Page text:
Between Poets: Two First Book Poets in Conversation (Part 2 of 2)
Kate Northrop and Alexander Long


Kate Northrop's first full-length collection, Back Through Interruption, received the Stan and Tom Wick Poetry Prize from Kent State University Press in 2002. Her second collection, Things Are Disappearing Here is forthcoming (spring 2007) from Persea Books. Her poems have been published in Painted Bride, Raritan, Michigan Quarterly Review, Northwest Review, The Dark Horse, Quarterly West, Rattle, Louisiana Literature, and Black Warrior Review. She is an associate professor of English at West Chester University and a contributing editor of The American Poetry Review.

Alexander Long was born and raised in Sharon Hill, Pennsylvania. He’s worked as a musician, fry cook, and obituary writer. With Christopher Buckley, he is co-editor of A Condition of the Spirit: the Life & Work of Larry Levis (Eastern Washington University Press, 2004). His poems, essays, and book reviews have appeared in American Writers (Charles Scribner’s Sons), Blackbird, The Cream City Review, 5 AM, Pleiades, Poetry International, The Prose Poem: An International Journal, Quarter After Eight, Quarterly West, Rivendell, Solo, Third Coast, and elsewhere. He is a member of the writing faculty at West Chester University and writes, plays, and tours with the band Redhead Betty Takeout.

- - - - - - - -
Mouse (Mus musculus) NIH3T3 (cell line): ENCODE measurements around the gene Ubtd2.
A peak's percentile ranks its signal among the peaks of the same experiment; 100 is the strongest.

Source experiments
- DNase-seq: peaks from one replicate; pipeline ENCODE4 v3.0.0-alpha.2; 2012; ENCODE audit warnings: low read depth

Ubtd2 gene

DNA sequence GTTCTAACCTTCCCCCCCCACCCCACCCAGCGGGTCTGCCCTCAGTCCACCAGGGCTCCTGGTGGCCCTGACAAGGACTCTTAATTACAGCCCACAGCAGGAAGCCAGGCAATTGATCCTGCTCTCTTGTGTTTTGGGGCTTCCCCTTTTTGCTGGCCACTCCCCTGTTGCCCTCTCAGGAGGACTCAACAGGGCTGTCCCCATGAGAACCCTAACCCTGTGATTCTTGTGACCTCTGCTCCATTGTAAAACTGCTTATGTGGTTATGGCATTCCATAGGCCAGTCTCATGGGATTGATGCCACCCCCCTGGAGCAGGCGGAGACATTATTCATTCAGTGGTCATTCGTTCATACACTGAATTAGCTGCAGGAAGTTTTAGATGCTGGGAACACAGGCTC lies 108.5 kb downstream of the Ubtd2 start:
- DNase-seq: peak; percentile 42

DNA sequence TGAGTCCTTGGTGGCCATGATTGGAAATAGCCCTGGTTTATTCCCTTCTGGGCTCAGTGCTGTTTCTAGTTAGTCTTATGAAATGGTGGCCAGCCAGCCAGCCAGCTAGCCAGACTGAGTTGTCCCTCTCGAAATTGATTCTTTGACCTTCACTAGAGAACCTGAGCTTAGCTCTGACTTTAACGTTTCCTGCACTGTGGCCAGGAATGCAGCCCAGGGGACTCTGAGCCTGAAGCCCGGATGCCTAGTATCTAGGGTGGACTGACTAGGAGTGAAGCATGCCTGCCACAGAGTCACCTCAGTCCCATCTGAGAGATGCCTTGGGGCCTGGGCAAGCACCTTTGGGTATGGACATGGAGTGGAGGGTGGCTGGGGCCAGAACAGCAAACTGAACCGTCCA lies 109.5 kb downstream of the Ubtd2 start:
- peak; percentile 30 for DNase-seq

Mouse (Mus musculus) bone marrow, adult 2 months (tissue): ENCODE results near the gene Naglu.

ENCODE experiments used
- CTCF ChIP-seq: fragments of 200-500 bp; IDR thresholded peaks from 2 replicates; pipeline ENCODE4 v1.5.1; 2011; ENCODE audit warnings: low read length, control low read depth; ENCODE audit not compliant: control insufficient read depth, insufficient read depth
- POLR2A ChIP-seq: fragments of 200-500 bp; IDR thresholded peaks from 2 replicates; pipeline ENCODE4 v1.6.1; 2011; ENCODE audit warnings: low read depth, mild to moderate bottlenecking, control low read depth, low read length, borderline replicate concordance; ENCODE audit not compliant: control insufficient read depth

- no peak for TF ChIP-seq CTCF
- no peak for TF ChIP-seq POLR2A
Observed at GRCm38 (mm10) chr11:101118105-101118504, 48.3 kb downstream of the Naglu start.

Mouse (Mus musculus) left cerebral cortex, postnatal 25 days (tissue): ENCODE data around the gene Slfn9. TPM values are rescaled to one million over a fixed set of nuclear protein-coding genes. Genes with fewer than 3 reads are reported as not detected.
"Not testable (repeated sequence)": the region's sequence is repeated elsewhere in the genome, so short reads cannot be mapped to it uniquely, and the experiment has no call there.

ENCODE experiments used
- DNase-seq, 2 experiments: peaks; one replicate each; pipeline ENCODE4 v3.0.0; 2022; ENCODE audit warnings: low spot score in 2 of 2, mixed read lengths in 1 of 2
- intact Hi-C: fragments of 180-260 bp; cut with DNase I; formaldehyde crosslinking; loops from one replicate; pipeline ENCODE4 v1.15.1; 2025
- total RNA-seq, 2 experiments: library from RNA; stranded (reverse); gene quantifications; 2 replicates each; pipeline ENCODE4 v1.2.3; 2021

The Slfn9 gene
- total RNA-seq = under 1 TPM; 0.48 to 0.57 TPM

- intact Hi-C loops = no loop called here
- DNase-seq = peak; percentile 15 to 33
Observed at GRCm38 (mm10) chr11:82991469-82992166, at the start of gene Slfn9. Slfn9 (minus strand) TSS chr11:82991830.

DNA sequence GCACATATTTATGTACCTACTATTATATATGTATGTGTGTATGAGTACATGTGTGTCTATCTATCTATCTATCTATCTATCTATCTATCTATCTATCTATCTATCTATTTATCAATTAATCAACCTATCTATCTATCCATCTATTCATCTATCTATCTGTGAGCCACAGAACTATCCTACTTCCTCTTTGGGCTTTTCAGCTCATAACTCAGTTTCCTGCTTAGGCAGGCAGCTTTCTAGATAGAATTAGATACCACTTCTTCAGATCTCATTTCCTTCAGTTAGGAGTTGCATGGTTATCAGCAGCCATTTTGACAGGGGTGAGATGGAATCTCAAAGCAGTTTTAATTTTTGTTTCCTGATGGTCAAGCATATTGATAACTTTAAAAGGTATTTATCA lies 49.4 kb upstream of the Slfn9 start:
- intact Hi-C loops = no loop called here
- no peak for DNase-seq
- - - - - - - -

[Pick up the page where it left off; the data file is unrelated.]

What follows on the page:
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What's your take on the idea of art (poetry, specifically, for our discussion) being a competition, a contest, of there being "winners" and implicitly "losers"?

Kate:   I’m having such a hard time with this question. I’m tempted to ignore it but that’s cowardly. I feel as if I should say I hate art as contest. Art is life! Breath! We are all winners in the extravagant Art pageant! But really, I think competition is healthy. Striving together—isn’t that what competition means? And is “art” so different from sports? Don’t athletes strive to break records? But I suppose this comparison isn’t apt because, after all, there is only one way to run better, right, to be faster? But there’s always the imperfection, the “wrongness” that can be so crucial to art. I would like to think that maybe the poems of mine that were “loser” poems had to be written to get to the “better” poems.

But people go crazy for winners, don’t they? I mean, the status awards gain for us is funny. And for myself, I’m pleased as hell (secretly) to have won awards although, at the same time, I don’t think they mean much. In the po-biz world they do, but in the long long long run? They don’t mean that much, and don’t we exist in that world when we are writing?